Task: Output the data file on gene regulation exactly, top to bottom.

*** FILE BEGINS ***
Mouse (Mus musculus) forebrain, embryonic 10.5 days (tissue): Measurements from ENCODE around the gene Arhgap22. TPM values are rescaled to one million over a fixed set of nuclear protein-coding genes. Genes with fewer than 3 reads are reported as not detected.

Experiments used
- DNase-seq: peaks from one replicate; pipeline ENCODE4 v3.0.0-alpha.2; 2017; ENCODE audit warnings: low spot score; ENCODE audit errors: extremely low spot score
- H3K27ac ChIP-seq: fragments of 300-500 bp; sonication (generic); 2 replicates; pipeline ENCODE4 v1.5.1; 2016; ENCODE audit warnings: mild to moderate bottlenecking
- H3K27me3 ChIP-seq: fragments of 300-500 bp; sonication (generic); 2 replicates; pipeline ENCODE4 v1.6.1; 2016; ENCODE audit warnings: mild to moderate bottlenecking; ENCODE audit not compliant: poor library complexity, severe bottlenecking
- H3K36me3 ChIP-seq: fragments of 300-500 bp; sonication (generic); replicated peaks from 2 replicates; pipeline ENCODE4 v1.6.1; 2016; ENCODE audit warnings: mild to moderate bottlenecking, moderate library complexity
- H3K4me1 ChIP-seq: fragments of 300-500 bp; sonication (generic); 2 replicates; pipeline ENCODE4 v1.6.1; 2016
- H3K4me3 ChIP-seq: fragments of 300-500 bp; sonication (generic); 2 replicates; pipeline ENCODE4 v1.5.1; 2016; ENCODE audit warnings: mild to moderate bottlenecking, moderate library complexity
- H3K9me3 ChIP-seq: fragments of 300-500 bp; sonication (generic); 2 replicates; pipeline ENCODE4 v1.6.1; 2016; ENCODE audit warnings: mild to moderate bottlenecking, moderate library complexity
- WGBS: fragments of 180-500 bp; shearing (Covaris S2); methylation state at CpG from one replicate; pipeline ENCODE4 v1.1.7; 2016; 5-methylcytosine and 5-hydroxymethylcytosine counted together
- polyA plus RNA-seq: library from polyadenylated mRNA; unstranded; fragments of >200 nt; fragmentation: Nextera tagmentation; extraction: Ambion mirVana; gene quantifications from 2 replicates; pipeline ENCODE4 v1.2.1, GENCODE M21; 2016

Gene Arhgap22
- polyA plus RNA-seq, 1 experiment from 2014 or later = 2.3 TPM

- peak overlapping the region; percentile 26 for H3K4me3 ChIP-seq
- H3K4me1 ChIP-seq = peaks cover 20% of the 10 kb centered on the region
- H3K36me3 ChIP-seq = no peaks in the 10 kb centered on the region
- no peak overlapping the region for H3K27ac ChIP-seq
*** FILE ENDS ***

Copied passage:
Mouse (Mus musculus) forebrain, embryonic 10.5 days (tissue): Measurements from ENCODE around the gene Arhgap22. TPM values are rescaled to one million over a fixed set of nuclear protein-coding genes. Genes with fewer than 3 reads are reported as not detected.

Experiments used
- DNase-seq: peaks from one replicate; pipeline ENCODE4 v3.0.0-alpha.2; 2017; ENCODE audit warnings: low spot score; ENCODE audit errors: extremely low spot score
- H3K27ac ChIP-seq: fragments of 300-500 bp; sonication (generic); 2 replicates; pipeline ENCODE4 v1.5.1; 2016; ENCODE audit warnings: mild to moderate bottlenecking
- H3K27me3 ChIP-seq: fragments of 300-500 bp; sonication (generic); 2 replicates; pipeline ENCODE4 v1.6.1; 2016; ENCODE audit warnings: mild to moderate bottlenecking; ENCODE audit not compliant: poor library complexity, severe bottlenecking
- H3K36me3 ChIP-seq: fragments of 300-500 bp; sonication (generic); replicated peaks from 2 replicates; pipeline ENCODE4 v1.6.1; 2016; ENCODE audit warnings: mild to moderate bottlenecking, moderate library complexity
- H3K4me1 ChIP-seq: fragments of 300-500 bp; sonication (generic); 2 replicates; pipeline ENCODE4 v1.6.1; 2016
- H3K4me3 ChIP-seq: fragments of 300-500 bp; sonication (generic); 2 replicates; pipeline ENCODE4 v1.5.1; 2016; ENCODE audit warnings: mild to moderate bottlenecking, moderate library complexity
- H3K9me3 ChIP-seq: fragments of 300-500 bp; sonication (generic); 2 replicates; pipeline ENCODE4 v1.6.1; 2016; ENCODE audit warnings: mild to moderate bottlenecking, moderate library complexity
- WGBS: fragments of 180-500 bp; shearing (Covaris S2); methylation state at CpG from one replicate; pipeline ENCODE4 v1.1.7; 2016; 5-methylcytosine and 5-hydroxymethylcytosine counted together
- polyA plus RNA-seq: library from polyadenylated mRNA; unstranded; fragments of >200 nt; fragmentation: Nextera tagmentation; extraction: Ambion mirVana; gene quantifications from 2 replicates; pipeline ENCODE4 v1.2.1, GENCODE M21; 2016

Gene Arhgap22
- polyA plus RNA-seq, 1 experiment from 2014 or later = 2.3 TPM

- peak overlapping the region; percentile 26 for H3K4me3 ChIP-seq
- H3K4me1 ChIP-seq = peaks cover 20% of the 10 kb centered on the region
- H3K36me3 ChIP-seq = no peaks in the 10 kb centered on the region
- no peak overlapping the region for H3K27ac ChIP-seq